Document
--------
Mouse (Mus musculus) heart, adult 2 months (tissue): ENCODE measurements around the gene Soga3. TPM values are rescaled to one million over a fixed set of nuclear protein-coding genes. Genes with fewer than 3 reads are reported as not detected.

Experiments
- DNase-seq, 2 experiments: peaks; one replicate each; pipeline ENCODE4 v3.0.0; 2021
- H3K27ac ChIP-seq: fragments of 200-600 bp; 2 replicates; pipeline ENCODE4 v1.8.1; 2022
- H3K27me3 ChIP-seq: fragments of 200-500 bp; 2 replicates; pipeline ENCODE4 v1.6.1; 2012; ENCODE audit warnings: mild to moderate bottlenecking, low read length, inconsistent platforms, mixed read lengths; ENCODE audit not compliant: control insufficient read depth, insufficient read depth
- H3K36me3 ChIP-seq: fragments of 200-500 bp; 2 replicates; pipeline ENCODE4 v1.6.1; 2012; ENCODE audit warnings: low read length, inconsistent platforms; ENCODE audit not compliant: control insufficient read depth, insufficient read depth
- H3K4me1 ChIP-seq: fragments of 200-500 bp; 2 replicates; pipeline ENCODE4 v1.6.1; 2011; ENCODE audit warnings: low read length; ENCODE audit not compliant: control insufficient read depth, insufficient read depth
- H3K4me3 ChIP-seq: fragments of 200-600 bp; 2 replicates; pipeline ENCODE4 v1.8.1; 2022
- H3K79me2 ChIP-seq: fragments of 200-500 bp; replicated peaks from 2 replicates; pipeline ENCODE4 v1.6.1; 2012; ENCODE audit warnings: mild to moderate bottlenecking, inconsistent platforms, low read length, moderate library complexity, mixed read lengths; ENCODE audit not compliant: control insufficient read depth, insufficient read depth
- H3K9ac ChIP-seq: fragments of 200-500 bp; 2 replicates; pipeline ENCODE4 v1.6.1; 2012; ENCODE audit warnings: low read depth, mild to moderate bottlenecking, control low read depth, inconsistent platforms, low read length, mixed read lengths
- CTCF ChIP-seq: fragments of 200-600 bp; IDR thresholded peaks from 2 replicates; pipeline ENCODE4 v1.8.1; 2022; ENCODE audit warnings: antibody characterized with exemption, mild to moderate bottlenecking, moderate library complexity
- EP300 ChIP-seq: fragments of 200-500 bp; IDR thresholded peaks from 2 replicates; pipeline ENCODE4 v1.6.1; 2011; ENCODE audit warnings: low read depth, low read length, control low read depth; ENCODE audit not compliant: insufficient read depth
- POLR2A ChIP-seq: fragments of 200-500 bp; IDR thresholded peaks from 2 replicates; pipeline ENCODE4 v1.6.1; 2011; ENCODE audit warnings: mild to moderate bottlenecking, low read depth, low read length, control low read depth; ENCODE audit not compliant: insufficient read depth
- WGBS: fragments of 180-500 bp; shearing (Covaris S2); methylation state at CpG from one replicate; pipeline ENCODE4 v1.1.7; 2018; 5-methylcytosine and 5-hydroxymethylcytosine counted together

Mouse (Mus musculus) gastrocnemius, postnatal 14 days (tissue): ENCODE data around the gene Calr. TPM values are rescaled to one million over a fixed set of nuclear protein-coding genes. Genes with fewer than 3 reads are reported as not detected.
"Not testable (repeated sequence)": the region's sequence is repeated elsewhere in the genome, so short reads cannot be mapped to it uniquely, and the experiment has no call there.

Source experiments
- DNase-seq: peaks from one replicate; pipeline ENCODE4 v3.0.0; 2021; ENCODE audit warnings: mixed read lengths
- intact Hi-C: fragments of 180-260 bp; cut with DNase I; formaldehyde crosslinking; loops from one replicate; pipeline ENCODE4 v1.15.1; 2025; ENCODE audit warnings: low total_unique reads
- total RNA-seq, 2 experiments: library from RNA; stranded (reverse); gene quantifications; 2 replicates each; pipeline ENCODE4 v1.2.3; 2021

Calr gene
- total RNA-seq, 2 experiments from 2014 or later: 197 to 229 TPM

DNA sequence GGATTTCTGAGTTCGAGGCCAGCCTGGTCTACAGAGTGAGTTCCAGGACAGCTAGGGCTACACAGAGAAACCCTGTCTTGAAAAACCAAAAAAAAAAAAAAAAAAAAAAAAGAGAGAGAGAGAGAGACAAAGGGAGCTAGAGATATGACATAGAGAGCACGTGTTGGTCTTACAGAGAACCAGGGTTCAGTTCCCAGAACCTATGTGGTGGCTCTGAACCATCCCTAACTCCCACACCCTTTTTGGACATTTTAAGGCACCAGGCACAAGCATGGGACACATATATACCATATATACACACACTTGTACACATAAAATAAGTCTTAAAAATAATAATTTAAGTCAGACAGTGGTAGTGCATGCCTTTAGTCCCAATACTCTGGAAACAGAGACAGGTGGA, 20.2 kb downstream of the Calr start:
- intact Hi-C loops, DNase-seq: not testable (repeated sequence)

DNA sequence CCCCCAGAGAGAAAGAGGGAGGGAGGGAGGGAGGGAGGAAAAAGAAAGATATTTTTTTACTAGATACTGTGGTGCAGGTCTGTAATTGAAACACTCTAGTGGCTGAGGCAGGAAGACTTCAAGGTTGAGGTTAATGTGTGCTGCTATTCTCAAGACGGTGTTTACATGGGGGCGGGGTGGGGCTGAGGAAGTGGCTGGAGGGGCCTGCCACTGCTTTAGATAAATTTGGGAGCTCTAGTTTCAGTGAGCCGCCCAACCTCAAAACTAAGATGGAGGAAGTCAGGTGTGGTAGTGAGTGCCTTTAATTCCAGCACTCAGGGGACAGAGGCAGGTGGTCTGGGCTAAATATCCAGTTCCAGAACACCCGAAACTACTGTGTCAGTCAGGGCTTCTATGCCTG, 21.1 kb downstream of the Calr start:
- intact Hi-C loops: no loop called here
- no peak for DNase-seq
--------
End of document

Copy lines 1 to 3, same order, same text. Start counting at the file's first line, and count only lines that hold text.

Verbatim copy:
Mouse (Mus musculus) heart, adult 2 months (tissue): ENCODE measurements around the gene Soga3. TPM values are rescaled to one million over a fixed set of nuclear protein-coding genes. Genes with fewer than 3 reads are reported as not detected.

Experiments
- DNase-seq, 2 experiments: peaks; one replicate each; pipeline ENCODE4 v3.0.0; 2021